Pie Funds is set to launch a wealth advisory arm after snaring former Westpac financial planner, Simon Hepple, to head the venture.
Mike Taylor, Pie chief, said another adviser was slated to join the Auckland-based Hepple in a few weeks as the wealth management operation goes live.
Taylor said wealth management would be a complementary service for the approximately $730 million boutique fund manager.
“We want to have a full offering,” he said. “Wealth management will also enable us to compete with peers such as Milford and Fisher Funds.”
The $5 billion Milford, for example, has a private wealth division of 13 including nine authorised financial advisers (AFAs) while Fisher, with assets over $7 billion, reports an advice team of seven.
According to Taylor, once operational, the Pie investment advisers would help grow the wider business as well as provide advice to the manager’s existing 2,000-strong clientbase – most of whom have arrived direct via word-of-mouth referrals.
“Some of our existing clients may want advice,” he said. “We expect other [advisory] clients will come through word-of-mouth too.”
Taylor said the Pie wealth advisory process would focus on getting client asset allocation right first with product selection a secondary factor.
“We’re working through the approved product list now but we will recommend our own funds where appropriate,” he said. “Plus, we will be able to include other products – say, a client wants to keep an existing fixed income investment, for example – as needed.”
Pie was still working through some of the finer details of the financial advice offering, including investment platform and risk-profiling tools, but should be ready to launch soon, Taylor said.
“Simon is looking at those now,” he said.
Prior to joining Pie Hepple served nine years with Westpac as a financial adviser. Previously, he spent nine years in the UK as a high net worth lending specialist and derivatives adviser.
Known primarily as an Australasian small caps specialist, Pie has broadened its investment offer since inception to reach nine products (albeit one, the Chairman’s Fund, is a best-of compilation) covering mainly Australasian and global equities.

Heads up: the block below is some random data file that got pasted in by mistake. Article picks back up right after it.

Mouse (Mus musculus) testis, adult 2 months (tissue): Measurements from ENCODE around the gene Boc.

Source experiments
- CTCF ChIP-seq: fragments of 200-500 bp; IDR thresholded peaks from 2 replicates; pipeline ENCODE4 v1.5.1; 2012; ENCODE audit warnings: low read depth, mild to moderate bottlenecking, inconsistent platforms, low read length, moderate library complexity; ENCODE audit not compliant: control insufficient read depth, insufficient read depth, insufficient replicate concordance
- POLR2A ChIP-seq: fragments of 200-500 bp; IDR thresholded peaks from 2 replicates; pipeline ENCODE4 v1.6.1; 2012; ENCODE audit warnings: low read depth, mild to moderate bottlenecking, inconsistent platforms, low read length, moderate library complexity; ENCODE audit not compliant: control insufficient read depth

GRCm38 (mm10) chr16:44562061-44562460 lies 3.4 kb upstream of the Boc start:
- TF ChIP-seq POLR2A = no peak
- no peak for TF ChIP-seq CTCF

Latest addition, the-now almost $40 million Pie Multi-Strategy Fund, launched last November to provide a hedge fund-like strategy. In January, Pie also changed the name of its Cash Plus product to the Conservative Fund to reflect its 20 per cent target weight to equities (invested in underlying Pie funds).
As well as expanding the product range – with another more broad-based global equities fund in the offing – Pie has made several senior hires recently including former Financial Markets Authority (FMA) director of external communications, Paul Gregory, as head of investments last December and Doug Jopling, as Australasian unlisted investments co-portfolio manager this January.
The two Pie funds tracked by consultancy firm Melville Jessup Weaver – the Australasian Growth and Emerging Growth funds – were down the bottom of the pack last year with the former losing 4.1 per cent during the 12 months to December 31, the only one in the MJW peer group to fall into the red. However, over longer time periods both Pie funds in the MJW survey recorded well above median results.
Documents on the Disclose website show the total expense ratios of most of the Pie range hover close to or above 4 per cent with performance fees typically representing more than half of the fund charges.